Catalogue


Eisenhower's executive office /
Alfred Dick Sander.
imprint
Westport, Conn. : Greenwood Press, 1999.
description
212 p.
ISBN
0313309221 (alk. paper)
format(s)
Book
Holdings
More Details
imprint
Westport, Conn. : Greenwood Press, 1999.
isbn
0313309221 (alk. paper)
catalogue key
2665827
 
Includes bibliographical references (p. [203]-206) and index.
A Look Inside
About the Author
Author Affiliation
Alfred Dick Sander is Professor Emeritus of History from Purdue University
Full Text Reviews
Appeared in Choice on 1999-09:
Sander, author of A Staff for the President: the Executive Office, 1921-1952 (CH, Oct'89), here undertakes an organizational history of the office under Dwight D. Eisenhower. Sander's previous work enables him to engage in comparative analysis, and he concludes that "Eisenhower took an Executive Office of the President that was largely in shambles at the end of the Truman administration and turned it into a functioning organization." Sander examines changes within the White House office, the Council of Economic Advisers, the National Security Council, the Operations Coordinating Board, and the Bureau of the Budget, finding that only in the case of the Bureau of the Budget did Eisenhower fail to exploit an agency's potential. He avoids the pitfall of organizational studies that analyze skeletal structures without people; he shows how individuals shaped institutions. He credits Eisenhower with innovative contributions, including the establishment of the chief of staff and the revitalization of the Council of Economic Advisers. This cogent study demonstrates the complexity involved in reorganization, the varied sources of recommendations for change, and the pragmatic approach Eisenhower used in shaping the bureaucracy to provide the information needed for decision making. Upper-division undergraduates and above. A. J. Dunar; University of Alabama in Huntsville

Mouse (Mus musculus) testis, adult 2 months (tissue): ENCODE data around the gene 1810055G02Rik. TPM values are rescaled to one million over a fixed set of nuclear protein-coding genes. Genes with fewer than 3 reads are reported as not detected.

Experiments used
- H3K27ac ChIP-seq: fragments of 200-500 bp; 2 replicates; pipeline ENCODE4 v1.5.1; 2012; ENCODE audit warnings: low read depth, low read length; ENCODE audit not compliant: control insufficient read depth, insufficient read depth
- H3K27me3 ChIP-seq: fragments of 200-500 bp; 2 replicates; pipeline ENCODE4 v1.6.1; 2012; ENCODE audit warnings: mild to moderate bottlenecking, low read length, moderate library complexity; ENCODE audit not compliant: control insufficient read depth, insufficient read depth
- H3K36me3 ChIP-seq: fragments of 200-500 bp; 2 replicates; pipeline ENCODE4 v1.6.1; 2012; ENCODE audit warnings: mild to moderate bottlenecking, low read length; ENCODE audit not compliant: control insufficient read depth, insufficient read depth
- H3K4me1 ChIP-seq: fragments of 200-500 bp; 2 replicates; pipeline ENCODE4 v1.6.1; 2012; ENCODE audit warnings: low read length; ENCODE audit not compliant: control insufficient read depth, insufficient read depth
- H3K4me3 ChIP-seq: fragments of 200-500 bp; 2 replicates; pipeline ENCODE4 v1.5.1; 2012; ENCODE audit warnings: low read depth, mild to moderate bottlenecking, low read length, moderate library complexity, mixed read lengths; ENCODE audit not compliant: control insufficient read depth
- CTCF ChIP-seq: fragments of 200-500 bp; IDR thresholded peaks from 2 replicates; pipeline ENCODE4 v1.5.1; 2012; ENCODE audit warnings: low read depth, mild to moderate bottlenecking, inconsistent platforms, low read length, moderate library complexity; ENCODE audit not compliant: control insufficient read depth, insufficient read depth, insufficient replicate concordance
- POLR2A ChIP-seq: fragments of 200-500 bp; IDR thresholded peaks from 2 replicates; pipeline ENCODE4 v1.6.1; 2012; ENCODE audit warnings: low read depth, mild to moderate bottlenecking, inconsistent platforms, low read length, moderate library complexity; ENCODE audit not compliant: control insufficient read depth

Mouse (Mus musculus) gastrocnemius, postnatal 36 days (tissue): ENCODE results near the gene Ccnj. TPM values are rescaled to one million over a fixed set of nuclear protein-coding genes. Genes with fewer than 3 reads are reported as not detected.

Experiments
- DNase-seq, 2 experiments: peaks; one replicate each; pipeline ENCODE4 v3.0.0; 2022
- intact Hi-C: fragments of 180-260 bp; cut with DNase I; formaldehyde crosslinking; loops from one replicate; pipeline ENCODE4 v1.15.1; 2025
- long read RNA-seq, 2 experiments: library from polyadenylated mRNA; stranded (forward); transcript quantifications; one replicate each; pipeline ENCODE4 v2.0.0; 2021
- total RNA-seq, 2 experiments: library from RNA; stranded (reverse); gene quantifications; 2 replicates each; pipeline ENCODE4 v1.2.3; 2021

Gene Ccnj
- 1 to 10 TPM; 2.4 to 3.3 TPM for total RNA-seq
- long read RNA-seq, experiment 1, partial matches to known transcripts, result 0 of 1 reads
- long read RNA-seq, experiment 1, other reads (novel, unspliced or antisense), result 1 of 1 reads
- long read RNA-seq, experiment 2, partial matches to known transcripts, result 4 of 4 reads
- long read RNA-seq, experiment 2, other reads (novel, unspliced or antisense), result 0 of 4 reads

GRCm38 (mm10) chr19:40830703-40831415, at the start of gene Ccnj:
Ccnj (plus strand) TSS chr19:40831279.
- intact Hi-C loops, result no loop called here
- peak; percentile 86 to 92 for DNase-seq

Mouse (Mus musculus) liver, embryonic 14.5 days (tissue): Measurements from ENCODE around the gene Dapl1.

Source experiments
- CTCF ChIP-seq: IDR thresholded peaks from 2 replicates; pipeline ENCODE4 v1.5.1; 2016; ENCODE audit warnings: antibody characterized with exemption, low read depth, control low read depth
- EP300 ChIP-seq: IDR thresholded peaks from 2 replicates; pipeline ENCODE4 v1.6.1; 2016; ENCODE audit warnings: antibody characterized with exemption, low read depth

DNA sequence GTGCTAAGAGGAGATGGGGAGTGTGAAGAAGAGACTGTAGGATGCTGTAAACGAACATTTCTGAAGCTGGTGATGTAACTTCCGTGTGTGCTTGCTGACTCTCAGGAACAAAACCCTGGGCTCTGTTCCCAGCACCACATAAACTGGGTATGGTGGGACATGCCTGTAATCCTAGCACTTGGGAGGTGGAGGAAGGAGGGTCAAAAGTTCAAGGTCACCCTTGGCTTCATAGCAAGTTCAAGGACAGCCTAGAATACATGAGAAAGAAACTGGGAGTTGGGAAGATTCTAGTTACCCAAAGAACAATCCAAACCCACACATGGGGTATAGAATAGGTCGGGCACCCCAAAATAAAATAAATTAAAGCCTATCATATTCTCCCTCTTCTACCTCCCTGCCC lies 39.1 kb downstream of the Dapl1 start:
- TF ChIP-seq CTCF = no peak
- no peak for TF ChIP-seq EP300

Reviews
Review Quotes
'œThis cogent study demonstrates the complexity involved in reorganization, the varied sources of recommendations fro change, and the pragmatic approach Eisenhower used in shaping the bureacracy to provide the information needed for decision making.'' Choice
This item was reviewed in:
Choice, September 1999
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Summaries
Long Description
When Dwight Eisenhower ran for president he was so confident that he could organize the Executive Office more effectively than his predecessor that he made it an issue in the campaign of 1952. When he entered office he found that Congress had given him just two months to reorganize the Council of Economic Advisers or see it dissolved. The changes he made in the Council still form the basis of its organization. This book, based largely on original sources, attempts to analyze what Eisenhower did and did not do, and how well the mechanisms he installed worked.
Table of Contents
Introductionp. 1
The White House Officep. 11
The Reorganization of the Council of Economic Advisersp. 37
Eisenhower and the Economic Councilp. 51
The Reorganization of the National Security Councilp. 71
The NSC in Operationp. 91
The Origin of the Operations Coordinating Boardp. 119
The Evolution of the Operations Coordinating Boardp. 137
The Bureau of the Budgetp. 155
Failed Plansp. 173
Under Attackp. 195
Bibliographyp. 203
Indexp. 207
Table of Contents provided by Syndetics. All Rights Reserved.

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